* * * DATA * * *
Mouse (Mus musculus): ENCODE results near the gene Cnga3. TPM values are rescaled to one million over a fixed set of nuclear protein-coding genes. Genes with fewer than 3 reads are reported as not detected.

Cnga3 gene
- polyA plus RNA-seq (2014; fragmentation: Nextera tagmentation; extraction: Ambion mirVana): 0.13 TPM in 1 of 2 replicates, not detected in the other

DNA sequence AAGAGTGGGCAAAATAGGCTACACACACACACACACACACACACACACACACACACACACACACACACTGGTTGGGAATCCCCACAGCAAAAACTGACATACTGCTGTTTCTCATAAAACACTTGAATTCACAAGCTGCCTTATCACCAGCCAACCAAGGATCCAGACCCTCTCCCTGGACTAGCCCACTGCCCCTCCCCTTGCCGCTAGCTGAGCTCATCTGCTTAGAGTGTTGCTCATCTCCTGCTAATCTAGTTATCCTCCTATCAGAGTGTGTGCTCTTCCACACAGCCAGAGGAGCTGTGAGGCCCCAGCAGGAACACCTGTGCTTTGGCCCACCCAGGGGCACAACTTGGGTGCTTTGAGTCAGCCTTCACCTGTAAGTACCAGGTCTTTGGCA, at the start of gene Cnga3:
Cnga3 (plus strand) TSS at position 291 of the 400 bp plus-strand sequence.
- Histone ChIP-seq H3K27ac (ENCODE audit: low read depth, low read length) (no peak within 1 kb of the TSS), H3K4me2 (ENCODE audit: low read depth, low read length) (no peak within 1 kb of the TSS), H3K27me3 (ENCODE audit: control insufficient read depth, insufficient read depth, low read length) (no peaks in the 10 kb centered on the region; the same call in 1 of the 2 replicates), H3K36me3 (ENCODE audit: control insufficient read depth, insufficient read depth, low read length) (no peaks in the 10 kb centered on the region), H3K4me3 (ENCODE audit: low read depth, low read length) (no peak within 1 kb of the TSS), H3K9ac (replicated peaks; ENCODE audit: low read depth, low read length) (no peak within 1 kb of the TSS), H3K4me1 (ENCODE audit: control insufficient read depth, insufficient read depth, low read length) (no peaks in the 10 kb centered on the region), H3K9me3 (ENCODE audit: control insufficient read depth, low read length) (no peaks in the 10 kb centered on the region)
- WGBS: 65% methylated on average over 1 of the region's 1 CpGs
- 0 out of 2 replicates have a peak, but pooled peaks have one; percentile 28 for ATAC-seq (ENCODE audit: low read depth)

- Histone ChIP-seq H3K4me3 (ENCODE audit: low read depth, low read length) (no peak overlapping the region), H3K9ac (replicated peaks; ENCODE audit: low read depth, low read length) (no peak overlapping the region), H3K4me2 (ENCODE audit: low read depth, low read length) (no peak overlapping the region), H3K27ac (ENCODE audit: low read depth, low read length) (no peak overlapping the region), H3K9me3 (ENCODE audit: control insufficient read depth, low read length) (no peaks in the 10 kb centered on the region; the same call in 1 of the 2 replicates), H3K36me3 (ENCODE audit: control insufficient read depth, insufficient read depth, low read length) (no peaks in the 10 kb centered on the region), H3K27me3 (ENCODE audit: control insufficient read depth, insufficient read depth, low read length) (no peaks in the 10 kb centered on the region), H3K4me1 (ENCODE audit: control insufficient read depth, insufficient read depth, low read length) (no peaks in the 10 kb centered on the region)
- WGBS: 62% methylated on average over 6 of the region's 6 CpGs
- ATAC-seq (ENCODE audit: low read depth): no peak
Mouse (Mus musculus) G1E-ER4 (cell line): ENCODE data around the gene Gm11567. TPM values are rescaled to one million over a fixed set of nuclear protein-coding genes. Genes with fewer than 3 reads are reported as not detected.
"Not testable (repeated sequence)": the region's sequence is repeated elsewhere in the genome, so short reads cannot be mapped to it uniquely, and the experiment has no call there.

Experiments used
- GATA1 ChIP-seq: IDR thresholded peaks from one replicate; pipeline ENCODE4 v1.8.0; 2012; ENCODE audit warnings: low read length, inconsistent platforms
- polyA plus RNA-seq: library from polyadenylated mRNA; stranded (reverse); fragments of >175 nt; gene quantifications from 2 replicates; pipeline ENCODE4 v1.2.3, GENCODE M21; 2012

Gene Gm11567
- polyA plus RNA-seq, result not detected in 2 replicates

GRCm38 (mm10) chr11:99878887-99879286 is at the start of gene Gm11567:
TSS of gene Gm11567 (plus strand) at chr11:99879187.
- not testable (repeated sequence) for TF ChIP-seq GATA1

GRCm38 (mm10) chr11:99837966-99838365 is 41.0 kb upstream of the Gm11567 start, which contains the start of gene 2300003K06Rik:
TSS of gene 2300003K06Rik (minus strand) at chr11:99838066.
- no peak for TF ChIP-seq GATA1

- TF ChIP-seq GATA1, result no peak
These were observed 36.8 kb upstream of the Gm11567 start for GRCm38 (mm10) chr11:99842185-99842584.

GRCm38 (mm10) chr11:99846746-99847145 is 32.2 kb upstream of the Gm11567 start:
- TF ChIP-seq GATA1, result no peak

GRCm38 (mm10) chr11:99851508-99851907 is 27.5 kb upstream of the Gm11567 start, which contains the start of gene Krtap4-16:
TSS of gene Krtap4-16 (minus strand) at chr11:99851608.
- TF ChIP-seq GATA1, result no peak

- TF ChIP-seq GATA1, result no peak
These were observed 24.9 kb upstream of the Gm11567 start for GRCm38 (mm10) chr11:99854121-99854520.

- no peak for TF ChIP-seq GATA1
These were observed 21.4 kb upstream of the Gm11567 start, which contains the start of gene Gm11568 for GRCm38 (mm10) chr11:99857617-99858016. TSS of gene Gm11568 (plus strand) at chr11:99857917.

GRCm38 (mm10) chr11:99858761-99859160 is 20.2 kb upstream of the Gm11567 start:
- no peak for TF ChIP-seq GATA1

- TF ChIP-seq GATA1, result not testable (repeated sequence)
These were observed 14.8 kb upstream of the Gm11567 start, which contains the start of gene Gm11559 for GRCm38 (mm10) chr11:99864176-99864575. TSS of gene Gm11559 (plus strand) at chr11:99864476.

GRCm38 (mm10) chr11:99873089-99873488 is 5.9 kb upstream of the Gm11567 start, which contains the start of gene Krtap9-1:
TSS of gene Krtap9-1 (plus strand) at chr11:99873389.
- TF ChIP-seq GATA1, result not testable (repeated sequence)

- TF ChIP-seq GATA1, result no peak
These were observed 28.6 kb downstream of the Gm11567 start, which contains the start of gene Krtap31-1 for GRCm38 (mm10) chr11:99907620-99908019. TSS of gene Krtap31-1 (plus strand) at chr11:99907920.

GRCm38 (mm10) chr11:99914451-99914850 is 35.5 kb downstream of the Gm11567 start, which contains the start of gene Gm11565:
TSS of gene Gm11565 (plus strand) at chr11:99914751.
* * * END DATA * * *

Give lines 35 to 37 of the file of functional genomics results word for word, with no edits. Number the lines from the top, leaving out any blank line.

These were observed 21.4 kb upstream of the Gm11567 start, which contains the start of gene Gm11568 for GRCm38 (mm10) chr11:99857617-99858016. TSS of gene Gm11568 (plus strand) at chr11:99857917.

GRCm38 (mm10) chr11:99858761-99859160 is 20.2 kb upstream of the Gm11567 start:
- no peak for TF ChIP-seq GATA1